Elle and Bailey: We came on this trip with a heart for children and babies. We loved every minute of the water truck day, the orphanage visit and every opportunity to hold and care for little ones. When our leaders announced we would be going to the home for sick and dying adults we did not expect to get much out of it. When we entered the room full of sick patients we chose a frail woman and began to rub her with lotion and we quickly realized that she didn't have the strength to sit up. She fell over Bailey while Elle rubbed her back and then fell back against Elle as Bailey massaged her arms and trunk. Both of us were overcome with emotion as Emmanual played the perfect worshp song at the perfect time every time. That is when the tears began rolling down our faces as we realized our visit could be the last time she experiences physical touch and prayer before going to meet the Lord.
Katie: I started working with my prayer partner Kelly but looked up and saw that one woman at the back corner of the room did not have anyone with her yet. I quickly walked over and she unbuttoned her gown and pointed to her stomach. I started rubbing her with lotion as she sproadically spasmed with pain and grimaced and moaned and writhed on her bed. Only by the grace of God was I able to sing to her, pray for her and cry with her in her time of need. As our interpreters signaled that it was time to move on I had to say goodbye as she curled into a fetal position. My only hope is that my ten minute visit brought a small measure of comfort in her difficult journey.
Kelly: As I walked into the home I was terrified. I didn't want to be there. I didn't want to rub lotion on strangers and I was worried about how I would be able to communicate with them. We entered the first room and we buddied up to get started. I sat with Jen and we took a collective deep breath and got the lotion ready. My hand was trembling as I reached for the ladies hand. My eyes filled with tears and I felt overwhelmed by the magnitude of what we were there to do. Her hand was trembling too as I started with lotion on her hands and arms. As the worship music began to play I observed myself almost from a distance and truly felt my hands being guided by Jesus. He led me to patients that I could handle working with and helped me communicate with each of them in any way that I could.
After we left Carrefour we headed out to a history museum and learned about how Haiti was formed and their history up to today. It was a very interesting opportunity to learn about the country we have all fallen in love with over the last several days. From there is was on to Laloo, an orphanage in Port au Prince. We arrived and were greeted by 30 smiling children. We shared the Easter story with them, sang songs, did a couple crafts and gave them a snack. The kids enjoyed playing with us and laughing at our attempts to speak their language.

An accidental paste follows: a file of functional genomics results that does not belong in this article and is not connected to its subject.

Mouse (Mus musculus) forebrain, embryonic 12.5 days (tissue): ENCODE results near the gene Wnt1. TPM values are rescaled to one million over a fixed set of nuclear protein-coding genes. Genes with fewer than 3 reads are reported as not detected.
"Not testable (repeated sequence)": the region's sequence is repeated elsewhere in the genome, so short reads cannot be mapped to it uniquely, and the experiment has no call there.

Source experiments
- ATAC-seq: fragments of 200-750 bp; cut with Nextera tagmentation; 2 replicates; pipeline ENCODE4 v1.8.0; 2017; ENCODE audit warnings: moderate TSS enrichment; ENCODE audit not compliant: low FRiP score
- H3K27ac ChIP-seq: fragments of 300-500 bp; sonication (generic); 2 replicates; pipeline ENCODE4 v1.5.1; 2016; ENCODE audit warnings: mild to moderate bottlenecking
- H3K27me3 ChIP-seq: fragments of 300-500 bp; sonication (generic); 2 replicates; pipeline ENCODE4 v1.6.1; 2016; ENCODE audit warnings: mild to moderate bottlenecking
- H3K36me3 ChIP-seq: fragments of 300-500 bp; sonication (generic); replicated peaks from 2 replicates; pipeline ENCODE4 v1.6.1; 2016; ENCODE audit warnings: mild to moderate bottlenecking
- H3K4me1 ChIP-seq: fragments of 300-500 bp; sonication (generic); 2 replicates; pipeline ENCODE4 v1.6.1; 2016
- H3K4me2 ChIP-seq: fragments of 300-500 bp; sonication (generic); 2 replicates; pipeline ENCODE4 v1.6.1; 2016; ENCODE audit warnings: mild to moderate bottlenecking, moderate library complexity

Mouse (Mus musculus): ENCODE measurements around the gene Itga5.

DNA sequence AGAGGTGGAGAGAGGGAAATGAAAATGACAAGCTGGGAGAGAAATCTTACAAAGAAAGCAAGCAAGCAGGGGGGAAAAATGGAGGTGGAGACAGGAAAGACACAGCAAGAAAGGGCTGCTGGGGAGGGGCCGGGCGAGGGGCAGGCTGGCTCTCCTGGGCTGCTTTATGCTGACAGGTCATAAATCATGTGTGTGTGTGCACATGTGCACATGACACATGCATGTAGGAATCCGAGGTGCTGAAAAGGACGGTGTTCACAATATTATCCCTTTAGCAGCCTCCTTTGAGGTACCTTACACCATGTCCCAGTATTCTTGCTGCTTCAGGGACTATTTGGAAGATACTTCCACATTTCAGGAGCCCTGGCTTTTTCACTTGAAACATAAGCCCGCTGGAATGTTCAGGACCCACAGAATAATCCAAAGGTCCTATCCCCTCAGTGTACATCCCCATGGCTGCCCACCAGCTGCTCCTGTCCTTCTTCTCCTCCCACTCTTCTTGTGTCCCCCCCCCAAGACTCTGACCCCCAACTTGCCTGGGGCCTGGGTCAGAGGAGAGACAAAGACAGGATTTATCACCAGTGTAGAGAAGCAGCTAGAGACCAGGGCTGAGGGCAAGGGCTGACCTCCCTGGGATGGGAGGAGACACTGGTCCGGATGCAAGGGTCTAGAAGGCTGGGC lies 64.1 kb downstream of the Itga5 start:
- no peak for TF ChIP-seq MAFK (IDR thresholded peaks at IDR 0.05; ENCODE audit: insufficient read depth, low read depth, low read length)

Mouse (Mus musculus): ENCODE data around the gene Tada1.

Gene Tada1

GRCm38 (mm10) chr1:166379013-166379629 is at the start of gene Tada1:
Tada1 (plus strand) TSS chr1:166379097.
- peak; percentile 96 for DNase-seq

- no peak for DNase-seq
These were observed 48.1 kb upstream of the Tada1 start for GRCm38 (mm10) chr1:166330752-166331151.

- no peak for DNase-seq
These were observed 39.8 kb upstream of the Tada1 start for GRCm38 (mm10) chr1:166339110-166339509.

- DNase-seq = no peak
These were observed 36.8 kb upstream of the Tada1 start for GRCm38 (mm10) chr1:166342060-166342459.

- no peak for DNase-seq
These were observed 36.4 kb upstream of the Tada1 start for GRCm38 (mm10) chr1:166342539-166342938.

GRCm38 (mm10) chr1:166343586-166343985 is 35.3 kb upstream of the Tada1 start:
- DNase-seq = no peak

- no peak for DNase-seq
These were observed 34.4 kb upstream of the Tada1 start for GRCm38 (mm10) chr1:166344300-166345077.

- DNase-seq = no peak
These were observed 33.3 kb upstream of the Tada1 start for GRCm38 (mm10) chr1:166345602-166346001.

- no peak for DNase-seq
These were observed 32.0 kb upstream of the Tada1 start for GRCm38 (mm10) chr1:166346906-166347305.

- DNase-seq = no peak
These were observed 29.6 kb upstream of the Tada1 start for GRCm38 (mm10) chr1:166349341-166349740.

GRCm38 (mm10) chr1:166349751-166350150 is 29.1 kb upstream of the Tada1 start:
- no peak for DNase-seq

On our way back to the guesthouse we stopped at the grocery store and had the opportunity to buy some Haitian goodies to bring home. Our team is now fully outfitted with hot sauce and spicy peanut butter.
We pulled into the driveway just before 4pm and were greeted by the smiling faces of our two sick team members who were both feeling much better. We enjoyed a delicious meal of spaghetti and garlic toast while talking over the details of our day. After dinner several people headed to the pool while others took the opportunity to relax and unwind from the day.
Pit time was especially impactful as we shared our word for the day. The floodgates of emotion opened as we shared the deep and profound ways we felt the prescense of God at Carrefour. We spent time in extended worship as a way to continue processing all the sights and sounds of the day.
We were reflecting today how refreshing it has been to disconnect from technology. Screen time is almost nonexistent here. There is no TV and Wifi is sketchy at best which means we have had a lot of quality time to really get to know each other and spend time reflecting on our time here. It will be a challenge to get back into the routine of checking emails and following a schedule in just a few short days.
As we wind down for the night we're looking forward to a second water truck day and an opportunity to visit Apparent Project and Rebuild Global.
Kelly & Katie